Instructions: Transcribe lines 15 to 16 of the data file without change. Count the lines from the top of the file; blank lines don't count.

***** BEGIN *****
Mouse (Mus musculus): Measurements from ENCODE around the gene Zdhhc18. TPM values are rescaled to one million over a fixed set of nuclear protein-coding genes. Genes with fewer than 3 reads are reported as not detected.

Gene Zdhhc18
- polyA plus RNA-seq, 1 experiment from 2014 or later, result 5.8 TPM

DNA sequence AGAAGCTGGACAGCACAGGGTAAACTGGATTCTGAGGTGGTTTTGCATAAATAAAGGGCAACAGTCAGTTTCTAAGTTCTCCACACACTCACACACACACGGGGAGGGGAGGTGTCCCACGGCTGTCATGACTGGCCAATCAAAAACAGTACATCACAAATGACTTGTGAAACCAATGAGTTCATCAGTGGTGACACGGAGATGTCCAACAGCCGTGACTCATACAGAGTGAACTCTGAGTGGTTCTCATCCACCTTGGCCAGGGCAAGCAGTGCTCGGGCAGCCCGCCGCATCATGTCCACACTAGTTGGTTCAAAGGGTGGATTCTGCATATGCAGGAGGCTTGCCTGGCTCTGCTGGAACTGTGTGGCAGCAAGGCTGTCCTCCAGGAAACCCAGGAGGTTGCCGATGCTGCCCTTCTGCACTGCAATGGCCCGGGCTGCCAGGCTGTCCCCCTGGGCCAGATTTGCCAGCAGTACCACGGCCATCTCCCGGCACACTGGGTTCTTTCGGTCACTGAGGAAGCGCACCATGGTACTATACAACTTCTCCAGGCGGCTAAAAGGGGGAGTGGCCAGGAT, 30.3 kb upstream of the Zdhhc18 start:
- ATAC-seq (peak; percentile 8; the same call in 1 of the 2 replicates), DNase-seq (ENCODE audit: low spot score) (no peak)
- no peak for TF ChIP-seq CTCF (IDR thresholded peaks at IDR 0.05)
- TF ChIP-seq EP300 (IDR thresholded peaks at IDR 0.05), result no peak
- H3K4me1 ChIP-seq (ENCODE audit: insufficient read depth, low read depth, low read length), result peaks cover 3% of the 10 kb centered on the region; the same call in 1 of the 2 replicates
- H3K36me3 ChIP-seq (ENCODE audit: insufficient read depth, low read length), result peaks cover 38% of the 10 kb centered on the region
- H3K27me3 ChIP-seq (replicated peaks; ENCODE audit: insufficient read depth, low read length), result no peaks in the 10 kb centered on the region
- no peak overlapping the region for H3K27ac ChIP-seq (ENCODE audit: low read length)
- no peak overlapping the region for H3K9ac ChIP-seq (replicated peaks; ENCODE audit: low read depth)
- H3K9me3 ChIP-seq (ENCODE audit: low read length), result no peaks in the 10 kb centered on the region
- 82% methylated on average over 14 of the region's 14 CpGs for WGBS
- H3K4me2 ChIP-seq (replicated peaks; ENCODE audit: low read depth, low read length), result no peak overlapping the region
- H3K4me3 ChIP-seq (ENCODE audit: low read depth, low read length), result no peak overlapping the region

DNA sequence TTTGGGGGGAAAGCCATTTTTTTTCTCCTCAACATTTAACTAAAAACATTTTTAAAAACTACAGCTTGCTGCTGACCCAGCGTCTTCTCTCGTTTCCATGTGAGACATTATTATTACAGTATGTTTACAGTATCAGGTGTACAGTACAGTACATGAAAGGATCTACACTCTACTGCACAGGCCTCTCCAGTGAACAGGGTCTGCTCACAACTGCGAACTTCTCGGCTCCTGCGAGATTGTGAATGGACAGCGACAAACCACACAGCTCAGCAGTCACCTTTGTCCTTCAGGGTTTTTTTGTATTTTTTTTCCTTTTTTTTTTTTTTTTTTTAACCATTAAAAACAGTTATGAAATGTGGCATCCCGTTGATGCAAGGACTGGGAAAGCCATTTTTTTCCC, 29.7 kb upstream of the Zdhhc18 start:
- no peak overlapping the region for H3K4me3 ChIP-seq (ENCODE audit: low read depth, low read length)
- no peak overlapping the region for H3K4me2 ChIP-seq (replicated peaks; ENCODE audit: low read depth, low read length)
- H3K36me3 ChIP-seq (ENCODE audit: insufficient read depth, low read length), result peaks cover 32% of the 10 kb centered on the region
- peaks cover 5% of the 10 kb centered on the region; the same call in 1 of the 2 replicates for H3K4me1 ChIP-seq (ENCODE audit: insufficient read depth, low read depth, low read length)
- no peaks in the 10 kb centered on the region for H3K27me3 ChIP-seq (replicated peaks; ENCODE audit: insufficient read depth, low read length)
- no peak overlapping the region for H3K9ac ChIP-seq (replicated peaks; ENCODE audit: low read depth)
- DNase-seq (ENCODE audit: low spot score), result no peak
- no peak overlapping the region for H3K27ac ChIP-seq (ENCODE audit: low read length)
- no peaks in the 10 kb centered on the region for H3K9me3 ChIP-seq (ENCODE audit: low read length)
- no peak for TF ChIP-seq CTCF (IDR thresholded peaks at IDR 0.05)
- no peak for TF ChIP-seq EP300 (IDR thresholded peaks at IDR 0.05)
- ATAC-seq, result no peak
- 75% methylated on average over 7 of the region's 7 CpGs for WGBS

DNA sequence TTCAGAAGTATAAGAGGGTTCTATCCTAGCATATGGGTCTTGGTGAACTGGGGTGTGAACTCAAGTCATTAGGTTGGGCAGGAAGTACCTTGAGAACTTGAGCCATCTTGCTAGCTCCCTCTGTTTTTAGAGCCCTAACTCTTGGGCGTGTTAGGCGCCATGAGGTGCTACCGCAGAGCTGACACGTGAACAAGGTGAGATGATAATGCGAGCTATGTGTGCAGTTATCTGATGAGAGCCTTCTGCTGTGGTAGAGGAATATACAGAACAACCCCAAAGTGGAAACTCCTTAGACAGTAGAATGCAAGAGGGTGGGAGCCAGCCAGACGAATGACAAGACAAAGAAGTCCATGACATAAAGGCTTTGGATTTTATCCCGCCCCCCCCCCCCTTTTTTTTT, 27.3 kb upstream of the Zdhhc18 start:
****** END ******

- H3K4me2 ChIP-seq (replicated peaks; ENCODE audit: low read depth, low read length), result no peak overlapping the region
- H3K4me3 ChIP-seq (ENCODE audit: low read depth, low read length), result no peak overlapping the region